It is easier to interact with other solo travelers in a hostel: Hostel dorms can range from 2, 4, 6 and even 20 other people in one room. Living with other girls, guys, or even both automatically provides you with the advantage to make easy conversation with another traveler. You do not have to like the people in your dorm, however you can at least make the effort to exchange a friendly “Hello”, ask where they are from, or make the initiative to ask if they would like to grab a meal together. I have found more times than not, other travelers are looking for a friend to tour the city with as well, which means you have no reason to be nervous when striking up a conversation! Keep in mind, every person in that hostel is there for the exact same purpose as you; to travel. You already have that in common and can use that as a conversation starter.
If you are not keen on spending time in your dorm to meet people, head down to the hostel bar and you will find countless other people mingling over half priced beverages. Participate in the tours the hostel provides and spend the day with someone new.
Me, myself and I: Unless you are looking for ultimate privacy, hotels are isolating and lonely. The moment I entered my hotel room in Shanghai, sat on the bed, then peered out the window (to a very mediocre view), I only regretted my decision to commit to a hotel. Although it was just one night, I sat in the room, alone, bored, and reminisced on all my previous hostel experiences. I was in a new city for the first time and had no one to share the excitement with, to get ridiculously lost in the streets with, and try to navigate a paper map or the subway system with. I kept repeating the thought over and over again “What would I be doing right now if I was in the hostel I booked and then cancelled for a hotel?” I will never do that again.
Around the world in one night: Hostels will continue to pleasantly surprise you. You want to talk to a middle aged man from Italy? You want to know what Peru is like? You want to go skydiving? Want someone to french braid your hair? Without hesitation, I can honestly tell you that you will find someone in your hostel to answer all those questions, to have those conversations with, and to do all those activities you are itching to do, with you. I have made life long friendships with people I knew for an hour in a hostel. Without those people, I would be someone with a lot less stories. Someone who doesn’t have a person to message on Facebook when I am itching to go somewhere, and they are willing to meet up. The people you meet while traveling are irreplaceable.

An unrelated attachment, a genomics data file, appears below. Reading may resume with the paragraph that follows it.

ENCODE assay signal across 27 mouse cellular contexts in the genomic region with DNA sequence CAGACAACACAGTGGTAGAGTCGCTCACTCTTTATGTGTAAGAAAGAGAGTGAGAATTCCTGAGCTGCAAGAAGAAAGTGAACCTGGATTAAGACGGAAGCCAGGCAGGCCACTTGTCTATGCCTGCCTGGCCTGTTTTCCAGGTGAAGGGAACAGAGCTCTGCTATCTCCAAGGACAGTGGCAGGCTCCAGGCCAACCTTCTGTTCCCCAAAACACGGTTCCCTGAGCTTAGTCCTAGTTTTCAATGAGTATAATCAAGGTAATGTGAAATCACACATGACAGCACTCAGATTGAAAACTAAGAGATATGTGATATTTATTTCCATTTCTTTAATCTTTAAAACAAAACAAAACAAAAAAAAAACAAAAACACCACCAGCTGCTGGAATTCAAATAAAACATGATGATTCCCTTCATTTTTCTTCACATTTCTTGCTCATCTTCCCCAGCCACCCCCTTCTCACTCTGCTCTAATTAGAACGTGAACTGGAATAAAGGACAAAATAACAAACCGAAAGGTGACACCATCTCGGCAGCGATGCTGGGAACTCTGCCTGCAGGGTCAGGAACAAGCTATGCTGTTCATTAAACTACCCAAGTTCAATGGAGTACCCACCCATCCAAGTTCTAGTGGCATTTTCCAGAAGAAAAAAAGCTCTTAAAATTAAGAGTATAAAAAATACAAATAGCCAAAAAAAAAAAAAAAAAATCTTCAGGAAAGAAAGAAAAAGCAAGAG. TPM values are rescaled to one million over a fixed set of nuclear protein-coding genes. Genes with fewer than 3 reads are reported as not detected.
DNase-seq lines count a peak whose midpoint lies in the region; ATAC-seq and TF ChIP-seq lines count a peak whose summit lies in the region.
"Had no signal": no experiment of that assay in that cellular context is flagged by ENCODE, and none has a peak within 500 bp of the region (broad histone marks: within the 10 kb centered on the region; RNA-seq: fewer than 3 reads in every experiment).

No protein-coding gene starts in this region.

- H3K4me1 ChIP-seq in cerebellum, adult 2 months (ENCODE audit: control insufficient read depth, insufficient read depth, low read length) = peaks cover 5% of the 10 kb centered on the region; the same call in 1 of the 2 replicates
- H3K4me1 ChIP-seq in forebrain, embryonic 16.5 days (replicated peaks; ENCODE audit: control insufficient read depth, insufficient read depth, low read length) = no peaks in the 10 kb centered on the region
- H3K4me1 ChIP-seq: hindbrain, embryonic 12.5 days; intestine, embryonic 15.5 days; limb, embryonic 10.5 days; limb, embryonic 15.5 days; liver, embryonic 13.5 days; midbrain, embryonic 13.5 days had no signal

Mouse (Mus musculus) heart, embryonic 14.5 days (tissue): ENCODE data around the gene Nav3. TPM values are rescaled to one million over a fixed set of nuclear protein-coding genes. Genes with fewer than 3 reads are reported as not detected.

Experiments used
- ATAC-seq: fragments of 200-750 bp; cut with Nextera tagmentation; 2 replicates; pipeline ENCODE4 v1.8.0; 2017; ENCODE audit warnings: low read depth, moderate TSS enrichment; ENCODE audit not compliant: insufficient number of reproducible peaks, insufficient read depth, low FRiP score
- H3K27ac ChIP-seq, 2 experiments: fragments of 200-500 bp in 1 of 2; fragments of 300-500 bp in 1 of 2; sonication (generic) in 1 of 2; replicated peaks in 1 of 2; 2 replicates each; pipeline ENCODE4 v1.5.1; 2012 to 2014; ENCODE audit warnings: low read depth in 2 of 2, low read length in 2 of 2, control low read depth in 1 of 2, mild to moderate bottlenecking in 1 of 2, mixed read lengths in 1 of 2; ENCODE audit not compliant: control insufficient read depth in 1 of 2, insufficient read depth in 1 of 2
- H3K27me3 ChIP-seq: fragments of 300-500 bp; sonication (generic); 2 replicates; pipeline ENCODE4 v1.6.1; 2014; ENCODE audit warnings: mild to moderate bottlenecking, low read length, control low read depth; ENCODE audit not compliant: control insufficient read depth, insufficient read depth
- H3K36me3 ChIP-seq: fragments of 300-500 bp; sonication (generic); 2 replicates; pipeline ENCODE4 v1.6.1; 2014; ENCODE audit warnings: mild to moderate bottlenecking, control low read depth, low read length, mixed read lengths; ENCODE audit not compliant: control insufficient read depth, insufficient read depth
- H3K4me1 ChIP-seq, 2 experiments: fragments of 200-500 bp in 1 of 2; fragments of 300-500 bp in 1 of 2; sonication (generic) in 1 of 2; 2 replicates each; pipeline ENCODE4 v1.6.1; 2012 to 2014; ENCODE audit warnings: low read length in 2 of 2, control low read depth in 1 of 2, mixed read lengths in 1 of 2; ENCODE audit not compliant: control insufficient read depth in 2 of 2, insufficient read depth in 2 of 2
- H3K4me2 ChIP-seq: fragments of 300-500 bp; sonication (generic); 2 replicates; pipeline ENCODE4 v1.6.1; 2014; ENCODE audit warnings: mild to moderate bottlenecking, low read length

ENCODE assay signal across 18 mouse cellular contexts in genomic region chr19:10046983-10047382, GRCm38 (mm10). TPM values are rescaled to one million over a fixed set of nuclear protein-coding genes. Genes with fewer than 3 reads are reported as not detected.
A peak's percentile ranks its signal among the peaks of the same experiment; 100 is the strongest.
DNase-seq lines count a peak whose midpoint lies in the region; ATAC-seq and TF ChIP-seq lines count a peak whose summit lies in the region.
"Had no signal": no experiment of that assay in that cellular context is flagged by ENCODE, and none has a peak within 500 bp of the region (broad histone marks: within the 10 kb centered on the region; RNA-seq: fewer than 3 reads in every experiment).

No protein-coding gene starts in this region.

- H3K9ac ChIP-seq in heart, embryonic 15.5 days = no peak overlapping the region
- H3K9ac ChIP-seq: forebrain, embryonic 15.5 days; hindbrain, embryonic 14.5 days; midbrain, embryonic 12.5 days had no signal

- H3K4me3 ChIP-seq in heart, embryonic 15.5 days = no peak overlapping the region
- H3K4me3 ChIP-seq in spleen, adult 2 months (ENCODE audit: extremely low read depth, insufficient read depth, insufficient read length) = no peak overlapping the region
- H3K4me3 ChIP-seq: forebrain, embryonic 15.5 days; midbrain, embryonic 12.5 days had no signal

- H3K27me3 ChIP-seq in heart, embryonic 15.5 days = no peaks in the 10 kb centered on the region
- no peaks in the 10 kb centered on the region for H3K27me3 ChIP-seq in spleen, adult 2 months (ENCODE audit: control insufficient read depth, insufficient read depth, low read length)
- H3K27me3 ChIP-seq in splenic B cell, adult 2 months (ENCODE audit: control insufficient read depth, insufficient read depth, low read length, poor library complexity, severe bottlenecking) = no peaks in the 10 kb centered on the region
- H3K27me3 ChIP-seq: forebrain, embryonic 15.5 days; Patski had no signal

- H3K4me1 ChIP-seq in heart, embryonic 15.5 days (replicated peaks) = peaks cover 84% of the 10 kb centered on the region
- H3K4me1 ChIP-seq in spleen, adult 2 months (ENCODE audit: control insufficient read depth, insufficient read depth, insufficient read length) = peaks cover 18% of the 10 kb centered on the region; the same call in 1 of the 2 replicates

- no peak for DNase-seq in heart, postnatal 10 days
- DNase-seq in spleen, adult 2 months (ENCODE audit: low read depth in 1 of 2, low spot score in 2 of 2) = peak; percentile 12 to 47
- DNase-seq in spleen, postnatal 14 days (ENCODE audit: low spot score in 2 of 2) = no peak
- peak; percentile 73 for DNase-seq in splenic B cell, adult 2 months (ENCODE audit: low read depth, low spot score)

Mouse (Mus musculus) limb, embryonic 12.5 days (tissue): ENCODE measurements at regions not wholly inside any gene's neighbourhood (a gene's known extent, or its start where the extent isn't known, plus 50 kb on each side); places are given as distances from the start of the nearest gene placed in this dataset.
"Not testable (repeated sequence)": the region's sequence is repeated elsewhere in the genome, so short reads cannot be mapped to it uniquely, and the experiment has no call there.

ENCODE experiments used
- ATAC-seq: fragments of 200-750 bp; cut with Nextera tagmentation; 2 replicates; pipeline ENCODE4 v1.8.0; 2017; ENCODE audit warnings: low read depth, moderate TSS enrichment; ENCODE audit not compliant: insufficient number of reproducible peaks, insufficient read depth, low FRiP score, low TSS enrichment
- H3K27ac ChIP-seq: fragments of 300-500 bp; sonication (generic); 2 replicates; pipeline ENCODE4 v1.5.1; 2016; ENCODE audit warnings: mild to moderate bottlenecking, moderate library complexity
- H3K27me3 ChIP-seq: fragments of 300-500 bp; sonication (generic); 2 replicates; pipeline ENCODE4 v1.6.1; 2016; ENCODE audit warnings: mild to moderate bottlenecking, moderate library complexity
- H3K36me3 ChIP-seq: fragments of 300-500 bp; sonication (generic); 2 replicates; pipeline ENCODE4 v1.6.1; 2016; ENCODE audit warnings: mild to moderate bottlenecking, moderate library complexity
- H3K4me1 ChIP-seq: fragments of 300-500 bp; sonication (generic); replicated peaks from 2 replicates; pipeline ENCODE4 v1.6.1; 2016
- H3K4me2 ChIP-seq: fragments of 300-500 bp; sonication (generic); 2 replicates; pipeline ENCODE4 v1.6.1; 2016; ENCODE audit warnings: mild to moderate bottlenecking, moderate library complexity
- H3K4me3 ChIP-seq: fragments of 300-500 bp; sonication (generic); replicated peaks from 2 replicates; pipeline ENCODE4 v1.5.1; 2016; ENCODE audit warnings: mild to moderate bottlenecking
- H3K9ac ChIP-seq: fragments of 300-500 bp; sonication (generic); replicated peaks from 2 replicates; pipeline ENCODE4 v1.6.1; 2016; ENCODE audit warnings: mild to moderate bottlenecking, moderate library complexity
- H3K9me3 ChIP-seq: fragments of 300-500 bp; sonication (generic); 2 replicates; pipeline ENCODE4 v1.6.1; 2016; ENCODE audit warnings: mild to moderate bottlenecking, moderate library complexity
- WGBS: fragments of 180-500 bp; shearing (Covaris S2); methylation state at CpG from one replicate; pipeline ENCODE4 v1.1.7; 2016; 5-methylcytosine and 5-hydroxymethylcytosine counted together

Hotels are for old people: Okay, that is not true. But while you are young, get out there and immerse yourself in what the world has to offer. Get to know people from a variety of different cultures, listen to their travel tales, sit on the pavement with them until 4 A.M talking about topics that make no sense. Sit in a hotel and fall asleep wrapped up in white bed sheets with the TV playing the local news in a language you do not even speak. Check into a hostel and get to know someone you usually would not in your hometown. Be that person that someone goes home after their travels and says “Wow, you will never believe who I met while I was I was gone!” When you are 75 and cannot crawl up onto your top bunk, then check into a hotel.
I choose to travel alone so I can take the time to get to know other people from around the world. Traveling with a best friend from my hometown does not give me the same opportunities. Although I ‘travel alone’, the world has way too many good and interesting people for me to sit back and completely isolate myself from getting to know a new friend. The next time you are planning an adventure, take the time to consider checking into a hostel and see how much your life will change for the better.
Out of 7.4 billion people on this planet, go make a new friend!